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Sweetleaf
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05 Jan 2024, 12:00 am

Well, I can't do math well, but I also don't take jobs that require that. Currently working at a laundry/dry cleaning place and for sure doing math has not come up at all at least for my part of the job.


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goldfish21
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05 Jan 2024, 1:17 am

Sweetleaf wrote:
Well, I can't do math well, but I also don't take jobs that require that. Currently working at a laundry/dry cleaning place and for sure doing math has not come up at all at least for my part of the job.

The job isn’t doing math. It’s plying a trade. But we have to do math to determine if the rate of pay offered is reasonable or not.

Got some updated figures today. It’s 15,000sf of board (not 20k) and half of it is ceiling space. (7500sf of ceiling is a lot) Still too many unknown variables to know of its worth it or a pita waste of time.

But in general I think best case scenario it would Maybe be worth it, worst case totally not worth it.. depends. At least I hear the offer is 30% higher than the brutally low rate this guy paid on a custom house. Buuuut if it takes 30%+ longer/sf to do due to site logistics then it’s an even worse deal by the hour.


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IsabellaLinton
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05 Jan 2024, 3:05 am

Why should Sweetleaf be wary, then?


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goldfish21
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05 Jan 2024, 1:55 pm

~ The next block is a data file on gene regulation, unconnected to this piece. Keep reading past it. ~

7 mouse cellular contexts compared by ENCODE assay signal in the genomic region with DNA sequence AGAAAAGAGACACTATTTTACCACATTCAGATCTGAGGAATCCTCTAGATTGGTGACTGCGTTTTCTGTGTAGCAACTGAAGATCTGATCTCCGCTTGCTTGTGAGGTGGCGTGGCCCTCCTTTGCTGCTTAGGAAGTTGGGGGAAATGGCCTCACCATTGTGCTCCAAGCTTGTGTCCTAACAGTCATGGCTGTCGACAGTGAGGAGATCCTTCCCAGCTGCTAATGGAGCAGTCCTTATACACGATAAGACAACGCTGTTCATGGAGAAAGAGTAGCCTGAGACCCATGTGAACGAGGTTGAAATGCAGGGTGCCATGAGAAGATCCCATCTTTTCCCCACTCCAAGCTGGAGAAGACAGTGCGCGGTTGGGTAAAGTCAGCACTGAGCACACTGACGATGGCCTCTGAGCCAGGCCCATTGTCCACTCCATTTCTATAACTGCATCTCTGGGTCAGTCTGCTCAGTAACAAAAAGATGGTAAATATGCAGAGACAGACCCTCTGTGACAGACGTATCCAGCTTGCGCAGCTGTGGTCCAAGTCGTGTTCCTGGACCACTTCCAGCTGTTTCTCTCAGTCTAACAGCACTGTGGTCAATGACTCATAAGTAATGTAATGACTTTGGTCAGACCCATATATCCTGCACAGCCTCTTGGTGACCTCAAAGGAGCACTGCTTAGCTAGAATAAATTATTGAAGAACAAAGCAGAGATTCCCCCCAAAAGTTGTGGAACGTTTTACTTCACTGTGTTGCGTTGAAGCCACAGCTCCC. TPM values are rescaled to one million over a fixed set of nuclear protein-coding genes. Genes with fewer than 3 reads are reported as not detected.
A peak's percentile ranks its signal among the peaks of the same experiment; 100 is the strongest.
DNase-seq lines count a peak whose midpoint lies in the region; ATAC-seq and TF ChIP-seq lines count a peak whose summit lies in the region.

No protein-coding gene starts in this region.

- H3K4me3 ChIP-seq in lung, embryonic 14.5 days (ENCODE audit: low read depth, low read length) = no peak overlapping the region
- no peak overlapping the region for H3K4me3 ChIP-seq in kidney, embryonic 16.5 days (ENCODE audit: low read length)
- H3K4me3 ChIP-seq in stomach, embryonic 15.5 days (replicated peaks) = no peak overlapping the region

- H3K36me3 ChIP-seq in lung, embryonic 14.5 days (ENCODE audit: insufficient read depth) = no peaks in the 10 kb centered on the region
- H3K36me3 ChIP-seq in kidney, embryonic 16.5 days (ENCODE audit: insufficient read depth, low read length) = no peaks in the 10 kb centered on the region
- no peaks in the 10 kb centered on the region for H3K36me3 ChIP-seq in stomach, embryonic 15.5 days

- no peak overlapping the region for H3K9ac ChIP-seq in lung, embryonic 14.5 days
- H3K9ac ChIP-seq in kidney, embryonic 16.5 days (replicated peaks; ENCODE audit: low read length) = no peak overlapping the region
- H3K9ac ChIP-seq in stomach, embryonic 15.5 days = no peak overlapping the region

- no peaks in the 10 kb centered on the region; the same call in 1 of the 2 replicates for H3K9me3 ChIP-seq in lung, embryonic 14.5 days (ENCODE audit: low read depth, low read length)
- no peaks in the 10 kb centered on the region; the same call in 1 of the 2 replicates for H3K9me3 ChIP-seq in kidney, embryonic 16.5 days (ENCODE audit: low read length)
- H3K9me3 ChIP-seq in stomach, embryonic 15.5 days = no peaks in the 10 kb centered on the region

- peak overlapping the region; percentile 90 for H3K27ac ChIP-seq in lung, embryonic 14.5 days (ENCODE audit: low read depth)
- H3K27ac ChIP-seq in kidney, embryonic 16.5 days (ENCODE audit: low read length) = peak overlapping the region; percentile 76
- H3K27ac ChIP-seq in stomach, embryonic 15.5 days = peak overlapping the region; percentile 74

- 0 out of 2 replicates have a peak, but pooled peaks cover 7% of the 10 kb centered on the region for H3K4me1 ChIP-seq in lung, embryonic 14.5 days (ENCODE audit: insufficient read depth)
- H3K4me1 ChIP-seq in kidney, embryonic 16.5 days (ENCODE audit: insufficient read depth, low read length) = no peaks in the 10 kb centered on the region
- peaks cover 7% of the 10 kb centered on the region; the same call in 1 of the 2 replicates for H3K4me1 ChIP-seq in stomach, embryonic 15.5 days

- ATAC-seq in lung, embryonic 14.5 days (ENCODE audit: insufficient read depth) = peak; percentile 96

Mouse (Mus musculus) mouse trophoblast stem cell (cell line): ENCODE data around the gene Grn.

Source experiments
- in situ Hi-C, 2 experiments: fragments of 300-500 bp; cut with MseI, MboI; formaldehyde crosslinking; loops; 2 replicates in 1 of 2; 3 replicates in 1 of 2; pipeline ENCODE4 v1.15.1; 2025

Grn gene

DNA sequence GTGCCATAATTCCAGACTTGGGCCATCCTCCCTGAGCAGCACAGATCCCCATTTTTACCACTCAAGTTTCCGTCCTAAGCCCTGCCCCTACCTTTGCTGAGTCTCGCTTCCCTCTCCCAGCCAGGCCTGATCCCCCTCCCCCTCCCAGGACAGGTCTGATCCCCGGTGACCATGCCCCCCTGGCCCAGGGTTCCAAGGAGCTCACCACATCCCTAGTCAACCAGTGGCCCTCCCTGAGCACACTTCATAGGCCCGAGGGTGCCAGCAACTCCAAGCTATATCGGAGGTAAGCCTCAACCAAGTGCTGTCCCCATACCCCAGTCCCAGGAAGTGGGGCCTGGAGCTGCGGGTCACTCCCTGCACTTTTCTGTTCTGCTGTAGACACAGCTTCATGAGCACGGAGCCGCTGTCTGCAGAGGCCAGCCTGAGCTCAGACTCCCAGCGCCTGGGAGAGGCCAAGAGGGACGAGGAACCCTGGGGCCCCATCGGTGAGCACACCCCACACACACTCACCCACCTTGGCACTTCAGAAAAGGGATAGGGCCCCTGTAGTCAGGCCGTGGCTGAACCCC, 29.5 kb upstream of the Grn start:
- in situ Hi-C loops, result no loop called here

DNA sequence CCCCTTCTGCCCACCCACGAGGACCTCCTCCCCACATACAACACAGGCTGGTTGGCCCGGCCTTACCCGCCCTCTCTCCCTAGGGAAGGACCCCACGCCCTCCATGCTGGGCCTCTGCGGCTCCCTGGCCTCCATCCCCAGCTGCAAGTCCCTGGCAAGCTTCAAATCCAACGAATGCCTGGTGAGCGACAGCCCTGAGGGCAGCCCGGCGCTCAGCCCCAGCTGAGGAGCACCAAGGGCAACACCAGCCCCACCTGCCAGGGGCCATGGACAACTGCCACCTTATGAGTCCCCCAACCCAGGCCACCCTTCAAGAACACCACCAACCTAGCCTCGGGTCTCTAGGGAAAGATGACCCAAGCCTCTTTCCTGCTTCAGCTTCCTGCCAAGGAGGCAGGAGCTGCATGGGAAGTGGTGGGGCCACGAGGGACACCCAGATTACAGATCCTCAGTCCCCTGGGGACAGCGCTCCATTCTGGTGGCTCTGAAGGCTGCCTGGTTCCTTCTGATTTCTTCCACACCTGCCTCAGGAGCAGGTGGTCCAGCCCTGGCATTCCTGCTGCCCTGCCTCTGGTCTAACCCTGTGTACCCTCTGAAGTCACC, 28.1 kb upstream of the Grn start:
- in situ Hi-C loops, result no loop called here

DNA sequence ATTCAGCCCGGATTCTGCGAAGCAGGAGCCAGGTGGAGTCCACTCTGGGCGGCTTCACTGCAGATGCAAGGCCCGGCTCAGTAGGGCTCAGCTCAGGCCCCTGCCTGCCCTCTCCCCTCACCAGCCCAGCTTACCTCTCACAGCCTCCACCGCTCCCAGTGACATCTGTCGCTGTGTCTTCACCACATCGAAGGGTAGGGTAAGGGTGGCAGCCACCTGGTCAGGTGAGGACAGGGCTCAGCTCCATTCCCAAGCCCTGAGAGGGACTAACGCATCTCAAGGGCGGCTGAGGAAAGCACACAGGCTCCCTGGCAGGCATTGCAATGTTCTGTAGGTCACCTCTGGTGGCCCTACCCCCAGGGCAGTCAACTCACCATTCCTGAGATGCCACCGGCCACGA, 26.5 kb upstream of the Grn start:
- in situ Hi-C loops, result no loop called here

IsabellaLinton wrote:
Why should Sweetleaf be wary, then?

Even if a role doesn't require math to complete the job, if she works With Someone who's role it is to assess whether the job pays well enough or not to be considered worth doing and That Person can't do math.. then she could end up in a situation where she does not get paid what she's expecting to get paid.

That's pretty much what happened to me working on one house with this guy. He didn't get all the information and do calculations before accepting the contract. He assumed he could afford to pay me/another $x/hr, but then when the dust settled we were paid MUCH LESS. So much lower that none of us would have taken the job and would have either sought a different job or taken time off instead of working hard doing custom work for ultra low wages.

That's why it's critical to be wary of working with/for people who can't do math. Might get screwed.. you take the gig expecting to get paid $x/hr as promised, then the person who can't do math gets paid from the general contractor and you do some math together and realize there isn't nearly enough money in the job to cover wages and everyone is getting f****d.

Make more sense now?

Moot if you take a long term job with a known employer that's stable and always pays their payroll. Different scenario when it's flat rate or variable piece rate contracts and you agree to complete the work for the price offered and then it depends entirely on how long it takes to do the work whether it's worth it or not.. and when the guy making the deal cannot do math, sometimes you get really screwed.


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funeralxempire
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05 Jan 2024, 1:56 pm

I think this only matters if their math skills are relevant to the work being done.


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goldfish21
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05 Jan 2024, 2:09 pm

funeralxempire wrote:
I think this only matters if their math skills are relevant to the work being done.

Not even.

The job itself doesn't have to require math.

It's doing math to determine whether the rate of pay is acceptable/adequate or it isn't before you accept the job.

If you work with someone who can't do math and doesn't even attempt to do it all before accepting a contract, you could end up in a situation like me where After the work is completed they do the fine math on the value of the contract and your contractor buddy gets paid out a lot less money than he was expecting and then cannot afford to pay you the hourly rate agreed on and basically says "Well, we all just go screwed here..." and we divide up a much smaller pot of money, resulting in my pay being so low for the job I'd have never agreed to do it otherwise had we known all the figures in advance.